Still Progressing – Healing Mother’s Spirit! Quarterly Newsletter: San Juan

We just returned from a very relaxing trip to San Juan, Puerto Rico and other locations.  We arrived in San Juan on Saturday, 17 December (2016).  We had a difficult time making it there as there was a winter storm that day, thus we were delayed for approximately three hours.  This is the reason that going to the port city the day before turned out to be the best decision.  We arrived and spent the evening in La Concha Hotel, which is a middle price hotel, and there are parties there nightly.  The next day, we were off to the port, but as the ship was not prepared to leave until 8:00 P.M. that evening, we deposited our belongings on board, and then wandered around San Juan getting very drinkable water for the eight days we were going to be out on the ocean.

Saint Thomas was the first port we arrived in the next day.  For the most part, all ports tend to look alike, so we can dispense with all of the oohs and ahhs, associated with each port.  The shopping on the island is some of the best from our understanding.  You can buy jewels like no where on earth.  The makers of Tanzanite and diamonds have a particular affinity for the location.  It was where we began to collect the charms for my wife’s bracelet (Diamonds International), which tells everyone where you have toured over the years.  We went to “Fat Turtle” Restaurant in Saint Thomas to have lunch.  You have to get to the correct pier, but the food was decent, and of course, we had rum in the form of Pina Colada (which was the drink of this trip).  Unfortunately, I deleted my pictures, so Saint Thomas was a bust in terms of visual candy.

We arrived in Saint Maarten the next day, and you have to take a water taxi to the other side of the harbor to get into the positives there.  The most important stop was to the “Guavaberry Emporium”.  Guavaberry is the name of the fruit that is combined with the rum there and it is a very sweet taste.  At this location, I got rather tipsy, which does not take much for me because I am prone to being a tea-totaler.  They have eight different liquors, from Orange to Mango from Lime to Passion Fruit, but they usually sell you a Pina Colada ($7.00), and it does have alcohol in the drink.  They also make two types of rum, a five year and an eight year old.  And for those who want a little something extra, they make a ‘mash-up’ drink with rum and Guavaberry in it.  While in the emporium, we discovered that there was a place to eat, Negril’s Cafe’ and we stopped by ‘Taloula Mango’s’ and the ‘Blue Bitch Bar’.  The Blue-Bitch sells tee-shirts, which I think you may want to purchase.

Saint Kitt’s was nice.  We hoped aboard a water taxi which took us to another island, Nevis.  Guess who was born here:  Alexander Hamilton.  His home is now a museum, but they do not have anything that you can take with you, only some brief information for children.  The island looks run down, but it is my understanding that it is wealthier than the larger island of Saint Kitts.  We returned to have lunch at the Pink Papaya Cafe’, where the food was rather decent as food goes.  It rained while we were there, so service was interrupted, but it was a decent day over all.

Antigua was our next island, though I am somewhat regretting that we did not get to Barbuda as well.  You are right in the city.  We noted that there were restaurants, but decided not to eat in any of them.  We stopped by “Hemingway’s”, but essentially determined that most of the food was quick to eat, so opted for dinner on the ship that evening and had a desirable meal in “Izumi’s” Japanese restaurant on the ship.  I did manage to get some Wadadli Beer which is very good.  The next day we were in Saint Lucia’s and were introduced to ‘Chef Robby’s Restaurant’. There they have a dish called ‘Bwigo’, which is known to be ‘Whelks’.  Also on this island, they make a beer called “Piton”, named after the two mountains in the center of the island.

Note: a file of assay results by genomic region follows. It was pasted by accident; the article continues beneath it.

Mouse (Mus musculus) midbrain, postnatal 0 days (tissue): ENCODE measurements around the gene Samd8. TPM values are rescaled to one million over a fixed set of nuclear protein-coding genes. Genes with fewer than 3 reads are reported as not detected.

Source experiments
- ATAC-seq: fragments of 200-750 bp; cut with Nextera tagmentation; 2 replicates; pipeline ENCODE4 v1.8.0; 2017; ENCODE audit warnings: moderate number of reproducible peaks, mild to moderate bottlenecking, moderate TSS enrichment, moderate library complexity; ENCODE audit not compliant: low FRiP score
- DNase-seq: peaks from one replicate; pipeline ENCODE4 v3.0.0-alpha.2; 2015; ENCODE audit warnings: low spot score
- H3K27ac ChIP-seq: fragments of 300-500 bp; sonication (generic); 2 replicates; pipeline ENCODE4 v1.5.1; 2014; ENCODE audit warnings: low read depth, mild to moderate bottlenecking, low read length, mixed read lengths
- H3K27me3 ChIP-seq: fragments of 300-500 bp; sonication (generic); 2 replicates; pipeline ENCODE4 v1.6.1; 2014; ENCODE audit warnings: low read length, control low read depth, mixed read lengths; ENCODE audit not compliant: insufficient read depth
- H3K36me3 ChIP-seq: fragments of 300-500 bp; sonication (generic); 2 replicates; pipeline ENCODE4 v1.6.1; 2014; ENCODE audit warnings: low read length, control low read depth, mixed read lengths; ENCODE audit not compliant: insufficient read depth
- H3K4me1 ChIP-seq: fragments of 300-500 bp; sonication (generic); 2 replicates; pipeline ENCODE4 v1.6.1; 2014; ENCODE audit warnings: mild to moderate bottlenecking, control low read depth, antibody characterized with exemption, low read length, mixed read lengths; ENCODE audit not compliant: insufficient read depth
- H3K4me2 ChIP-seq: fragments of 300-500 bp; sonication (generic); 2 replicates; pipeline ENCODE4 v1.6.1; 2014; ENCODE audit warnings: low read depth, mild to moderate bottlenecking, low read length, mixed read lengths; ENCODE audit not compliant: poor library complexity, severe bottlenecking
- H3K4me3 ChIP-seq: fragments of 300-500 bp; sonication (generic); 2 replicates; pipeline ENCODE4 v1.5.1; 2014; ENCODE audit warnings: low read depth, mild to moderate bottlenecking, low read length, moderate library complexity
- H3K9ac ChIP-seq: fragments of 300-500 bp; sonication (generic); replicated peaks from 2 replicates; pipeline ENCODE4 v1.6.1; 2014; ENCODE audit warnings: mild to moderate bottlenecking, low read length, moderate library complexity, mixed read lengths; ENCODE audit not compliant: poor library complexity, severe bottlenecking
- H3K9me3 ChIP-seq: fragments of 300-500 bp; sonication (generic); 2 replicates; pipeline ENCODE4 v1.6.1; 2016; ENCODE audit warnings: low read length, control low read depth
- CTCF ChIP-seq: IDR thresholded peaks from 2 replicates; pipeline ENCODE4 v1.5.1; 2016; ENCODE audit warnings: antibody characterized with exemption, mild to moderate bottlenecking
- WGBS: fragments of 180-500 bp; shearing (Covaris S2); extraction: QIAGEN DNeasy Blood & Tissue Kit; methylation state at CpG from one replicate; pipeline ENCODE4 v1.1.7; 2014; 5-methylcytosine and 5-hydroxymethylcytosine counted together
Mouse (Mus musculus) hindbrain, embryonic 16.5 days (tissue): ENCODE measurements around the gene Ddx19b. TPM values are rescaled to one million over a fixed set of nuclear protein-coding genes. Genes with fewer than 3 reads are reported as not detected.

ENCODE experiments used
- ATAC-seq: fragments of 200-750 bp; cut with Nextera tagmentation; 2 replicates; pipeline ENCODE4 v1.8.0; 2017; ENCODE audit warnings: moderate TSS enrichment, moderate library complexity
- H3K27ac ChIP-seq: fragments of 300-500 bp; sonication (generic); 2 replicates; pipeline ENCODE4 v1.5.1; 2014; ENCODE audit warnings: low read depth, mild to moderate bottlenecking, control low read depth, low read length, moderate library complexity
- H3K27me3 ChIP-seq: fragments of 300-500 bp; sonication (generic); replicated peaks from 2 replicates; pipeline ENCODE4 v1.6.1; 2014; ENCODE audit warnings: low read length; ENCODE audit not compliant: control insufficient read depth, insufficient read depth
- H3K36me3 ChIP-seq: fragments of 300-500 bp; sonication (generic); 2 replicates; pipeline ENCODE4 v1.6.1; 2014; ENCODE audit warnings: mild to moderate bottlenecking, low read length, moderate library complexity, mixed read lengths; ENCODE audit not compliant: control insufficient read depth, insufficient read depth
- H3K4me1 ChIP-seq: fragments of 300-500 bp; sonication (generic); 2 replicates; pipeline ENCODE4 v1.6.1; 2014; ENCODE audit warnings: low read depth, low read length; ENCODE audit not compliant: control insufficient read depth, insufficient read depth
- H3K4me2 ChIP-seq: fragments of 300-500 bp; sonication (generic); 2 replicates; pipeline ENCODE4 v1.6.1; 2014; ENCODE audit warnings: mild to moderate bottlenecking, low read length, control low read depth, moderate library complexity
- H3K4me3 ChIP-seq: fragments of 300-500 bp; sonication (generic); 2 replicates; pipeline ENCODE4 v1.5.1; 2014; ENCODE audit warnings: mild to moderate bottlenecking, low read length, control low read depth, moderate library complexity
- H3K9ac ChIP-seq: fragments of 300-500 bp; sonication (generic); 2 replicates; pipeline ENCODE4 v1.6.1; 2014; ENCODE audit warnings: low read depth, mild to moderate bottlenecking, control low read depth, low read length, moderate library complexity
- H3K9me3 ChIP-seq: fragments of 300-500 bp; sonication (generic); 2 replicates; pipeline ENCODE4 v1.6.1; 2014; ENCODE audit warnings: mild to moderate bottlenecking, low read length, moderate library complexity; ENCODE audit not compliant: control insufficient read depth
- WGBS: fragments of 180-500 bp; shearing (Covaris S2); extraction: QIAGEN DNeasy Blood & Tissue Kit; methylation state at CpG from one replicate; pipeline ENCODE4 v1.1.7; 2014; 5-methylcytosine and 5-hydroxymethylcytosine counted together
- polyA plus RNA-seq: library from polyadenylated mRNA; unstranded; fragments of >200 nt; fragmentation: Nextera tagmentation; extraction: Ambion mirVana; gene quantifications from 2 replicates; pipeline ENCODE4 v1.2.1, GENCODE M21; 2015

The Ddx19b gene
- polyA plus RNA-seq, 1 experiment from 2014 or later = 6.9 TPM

We ended our travel on the island of Barbados.  We have visited Barbados before, so getting around on this island was rather quick.  We made a stop at the Mount Gay Rum factory to pick up a text, but nearly missed it because of the holiday season and their crazy schedule.  I did however get the book and had a couple of shots of rum to boot.  We also met up with our girlfriend and unfortunately missed our male buddy.  Found the Agapey chocolate factory’s new location on the main drag, (you must go there if you like dark chocolate), and spent the balance of the afternoon in the port area chatting with some gentlemen about the overall feel of the trip.

We stayed in San Juan the week after sailing the seas.  We stayed in a smaller hotel that was along the same area as the first hotel, Ashford Avenue.  It had health food stores and restaurants, so it was rather agreeable.  Riding into Old San Juan was about twenty minutes so we had the best of all things considered.  The weather in San Juan was always 80 plus degrees and though it rained just about everyday, it would be as a passing shower/rain, and return to the normal temperature without as much as a sweat.  After becoming oriented to the land, we breezed in and out of Old San Juan like we were pros.  There is a local tour bus that is good for twenty-four hours and picked us up on Ashford.

We spent one day at the Bacardi factory.  One has to take a ferry and a taxi to the location, but it was well worth the journey.  We learned to make three drinks, Mojitos, Cuba Libre’s, and Daquiris (a town in Puerto Rico) while we were there, and one has to pay extra cash to learn this, as opposed to the ordinary tour.  There is a place where you can have lunch, and again, Pina Colada’s were on the menu.  Bacardi also makes a rum that is especially made on the premises.  It is more special than the ‘Limitada’ that you can buy in stores around the country.  This liquor is so special that they allow you to bottle it yourself, and it can only be purchased while at the factory.  I have a bottle of that special rum.